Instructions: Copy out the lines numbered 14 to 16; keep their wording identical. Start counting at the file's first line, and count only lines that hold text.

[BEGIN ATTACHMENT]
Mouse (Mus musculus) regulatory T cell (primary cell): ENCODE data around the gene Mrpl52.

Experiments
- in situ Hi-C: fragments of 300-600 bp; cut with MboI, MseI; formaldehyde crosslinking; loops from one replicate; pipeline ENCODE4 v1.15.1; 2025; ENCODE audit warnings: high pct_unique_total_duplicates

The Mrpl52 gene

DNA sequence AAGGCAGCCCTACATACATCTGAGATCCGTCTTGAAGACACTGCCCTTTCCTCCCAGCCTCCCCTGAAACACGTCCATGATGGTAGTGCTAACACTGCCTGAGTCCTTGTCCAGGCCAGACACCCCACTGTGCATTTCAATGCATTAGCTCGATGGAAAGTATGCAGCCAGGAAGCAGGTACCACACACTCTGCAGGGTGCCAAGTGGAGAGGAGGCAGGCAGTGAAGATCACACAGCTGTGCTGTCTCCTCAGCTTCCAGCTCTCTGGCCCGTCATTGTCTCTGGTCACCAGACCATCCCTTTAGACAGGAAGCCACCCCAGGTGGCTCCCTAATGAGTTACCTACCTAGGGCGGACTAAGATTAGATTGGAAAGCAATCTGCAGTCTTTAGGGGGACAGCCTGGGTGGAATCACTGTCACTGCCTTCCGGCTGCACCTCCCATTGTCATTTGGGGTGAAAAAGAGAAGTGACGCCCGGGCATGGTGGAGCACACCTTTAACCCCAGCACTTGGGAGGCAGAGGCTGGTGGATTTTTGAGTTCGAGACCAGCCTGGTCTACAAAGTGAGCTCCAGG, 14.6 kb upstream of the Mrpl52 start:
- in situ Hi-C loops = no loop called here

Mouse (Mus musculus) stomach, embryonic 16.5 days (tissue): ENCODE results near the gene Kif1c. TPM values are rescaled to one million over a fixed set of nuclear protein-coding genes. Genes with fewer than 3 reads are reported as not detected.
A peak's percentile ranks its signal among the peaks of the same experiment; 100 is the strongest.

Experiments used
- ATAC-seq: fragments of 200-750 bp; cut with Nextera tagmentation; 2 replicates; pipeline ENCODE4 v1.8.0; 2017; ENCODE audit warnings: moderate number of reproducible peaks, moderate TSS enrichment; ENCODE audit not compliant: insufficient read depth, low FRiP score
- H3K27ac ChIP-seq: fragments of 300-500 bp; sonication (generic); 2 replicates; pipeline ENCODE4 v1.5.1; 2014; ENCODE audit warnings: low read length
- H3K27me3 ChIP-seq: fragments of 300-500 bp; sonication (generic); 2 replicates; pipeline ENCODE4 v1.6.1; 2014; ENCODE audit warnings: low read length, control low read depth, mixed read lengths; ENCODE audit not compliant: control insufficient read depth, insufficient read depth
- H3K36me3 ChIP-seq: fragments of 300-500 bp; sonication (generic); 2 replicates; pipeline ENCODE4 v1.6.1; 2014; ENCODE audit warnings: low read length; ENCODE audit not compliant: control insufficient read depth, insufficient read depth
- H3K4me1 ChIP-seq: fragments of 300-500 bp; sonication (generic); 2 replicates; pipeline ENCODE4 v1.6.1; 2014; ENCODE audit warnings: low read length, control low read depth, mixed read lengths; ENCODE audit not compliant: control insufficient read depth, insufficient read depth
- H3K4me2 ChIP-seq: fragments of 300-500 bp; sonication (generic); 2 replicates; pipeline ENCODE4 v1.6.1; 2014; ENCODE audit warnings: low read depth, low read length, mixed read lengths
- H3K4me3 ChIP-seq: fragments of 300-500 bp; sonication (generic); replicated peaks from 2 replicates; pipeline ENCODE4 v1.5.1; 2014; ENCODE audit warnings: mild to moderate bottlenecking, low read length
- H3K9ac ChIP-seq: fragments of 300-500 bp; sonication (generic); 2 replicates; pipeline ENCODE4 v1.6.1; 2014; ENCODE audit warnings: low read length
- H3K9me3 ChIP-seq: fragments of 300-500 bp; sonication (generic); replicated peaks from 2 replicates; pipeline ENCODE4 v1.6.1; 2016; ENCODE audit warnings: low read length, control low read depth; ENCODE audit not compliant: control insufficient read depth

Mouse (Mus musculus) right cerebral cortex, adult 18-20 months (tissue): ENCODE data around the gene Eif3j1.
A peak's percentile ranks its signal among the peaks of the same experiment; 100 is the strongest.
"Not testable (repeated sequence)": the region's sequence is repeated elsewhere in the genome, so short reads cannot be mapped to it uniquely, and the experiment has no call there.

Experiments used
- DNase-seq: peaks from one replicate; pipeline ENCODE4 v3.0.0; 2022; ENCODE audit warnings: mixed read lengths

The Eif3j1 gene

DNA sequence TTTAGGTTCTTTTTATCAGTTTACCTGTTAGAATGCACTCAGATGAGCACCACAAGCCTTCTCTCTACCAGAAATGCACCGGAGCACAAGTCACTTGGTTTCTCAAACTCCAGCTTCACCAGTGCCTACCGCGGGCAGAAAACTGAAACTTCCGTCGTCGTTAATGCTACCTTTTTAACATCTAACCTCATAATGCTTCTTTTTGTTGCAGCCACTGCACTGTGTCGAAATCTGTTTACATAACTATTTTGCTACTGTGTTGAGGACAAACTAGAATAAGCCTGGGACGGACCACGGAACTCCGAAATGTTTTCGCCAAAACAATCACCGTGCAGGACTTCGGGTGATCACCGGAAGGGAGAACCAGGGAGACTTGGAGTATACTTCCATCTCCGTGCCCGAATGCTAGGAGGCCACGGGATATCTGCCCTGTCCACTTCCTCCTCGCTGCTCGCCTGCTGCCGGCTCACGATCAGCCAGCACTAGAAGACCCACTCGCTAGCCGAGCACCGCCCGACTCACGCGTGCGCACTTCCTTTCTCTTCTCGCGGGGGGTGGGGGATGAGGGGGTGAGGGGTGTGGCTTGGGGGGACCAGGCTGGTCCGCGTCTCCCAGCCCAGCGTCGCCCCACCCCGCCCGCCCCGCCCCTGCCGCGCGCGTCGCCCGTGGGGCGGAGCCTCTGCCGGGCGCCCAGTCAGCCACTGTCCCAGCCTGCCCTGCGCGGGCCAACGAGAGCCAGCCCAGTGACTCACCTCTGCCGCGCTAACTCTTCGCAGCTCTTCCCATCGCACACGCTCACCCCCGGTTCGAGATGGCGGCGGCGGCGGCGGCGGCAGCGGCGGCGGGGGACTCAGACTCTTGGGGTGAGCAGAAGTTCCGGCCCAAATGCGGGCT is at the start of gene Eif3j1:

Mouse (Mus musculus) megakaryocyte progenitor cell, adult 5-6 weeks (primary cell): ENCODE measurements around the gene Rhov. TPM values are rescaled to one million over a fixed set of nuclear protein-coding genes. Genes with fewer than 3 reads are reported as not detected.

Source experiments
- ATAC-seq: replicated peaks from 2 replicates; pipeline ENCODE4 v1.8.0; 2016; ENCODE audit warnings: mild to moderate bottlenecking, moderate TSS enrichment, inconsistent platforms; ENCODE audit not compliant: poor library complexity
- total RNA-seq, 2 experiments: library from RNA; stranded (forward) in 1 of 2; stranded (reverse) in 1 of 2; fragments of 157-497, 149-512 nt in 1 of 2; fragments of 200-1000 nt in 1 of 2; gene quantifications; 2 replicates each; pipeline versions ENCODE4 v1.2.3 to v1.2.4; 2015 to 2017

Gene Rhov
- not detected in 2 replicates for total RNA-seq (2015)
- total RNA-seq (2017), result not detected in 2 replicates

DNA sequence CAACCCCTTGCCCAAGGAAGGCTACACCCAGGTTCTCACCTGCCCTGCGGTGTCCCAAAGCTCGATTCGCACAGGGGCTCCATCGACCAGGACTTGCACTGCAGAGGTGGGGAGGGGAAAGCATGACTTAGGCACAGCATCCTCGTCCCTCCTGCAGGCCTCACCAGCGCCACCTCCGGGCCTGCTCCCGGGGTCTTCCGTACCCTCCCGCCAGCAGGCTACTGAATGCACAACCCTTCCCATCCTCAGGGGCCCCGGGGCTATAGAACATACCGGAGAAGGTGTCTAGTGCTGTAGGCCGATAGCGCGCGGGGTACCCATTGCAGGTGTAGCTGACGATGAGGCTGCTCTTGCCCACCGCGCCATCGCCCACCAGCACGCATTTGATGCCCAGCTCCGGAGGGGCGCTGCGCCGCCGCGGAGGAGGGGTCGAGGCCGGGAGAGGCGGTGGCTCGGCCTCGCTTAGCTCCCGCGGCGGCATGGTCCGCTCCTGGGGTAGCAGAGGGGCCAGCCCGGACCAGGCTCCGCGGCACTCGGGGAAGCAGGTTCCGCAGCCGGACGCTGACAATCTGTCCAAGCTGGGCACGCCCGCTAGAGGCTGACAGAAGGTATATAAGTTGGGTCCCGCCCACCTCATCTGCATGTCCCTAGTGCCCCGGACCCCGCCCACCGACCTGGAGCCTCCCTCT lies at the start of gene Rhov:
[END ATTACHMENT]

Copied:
- H3K4me1 ChIP-seq: fragments of 300-500 bp; sonication (generic); 2 replicates; pipeline ENCODE4 v1.6.1; 2014; ENCODE audit warnings: low read length, control low read depth, mixed read lengths; ENCODE audit not compliant: control insufficient read depth, insufficient read depth
- H3K4me2 ChIP-seq: fragments of 300-500 bp; sonication (generic); 2 replicates; pipeline ENCODE4 v1.6.1; 2014; ENCODE audit warnings: low read depth, low read length, mixed read lengths
- H3K4me3 ChIP-seq: fragments of 300-500 bp; sonication (generic); replicated peaks from 2 replicates; pipeline ENCODE4 v1.5.1; 2014; ENCODE audit warnings: mild to moderate bottlenecking, low read length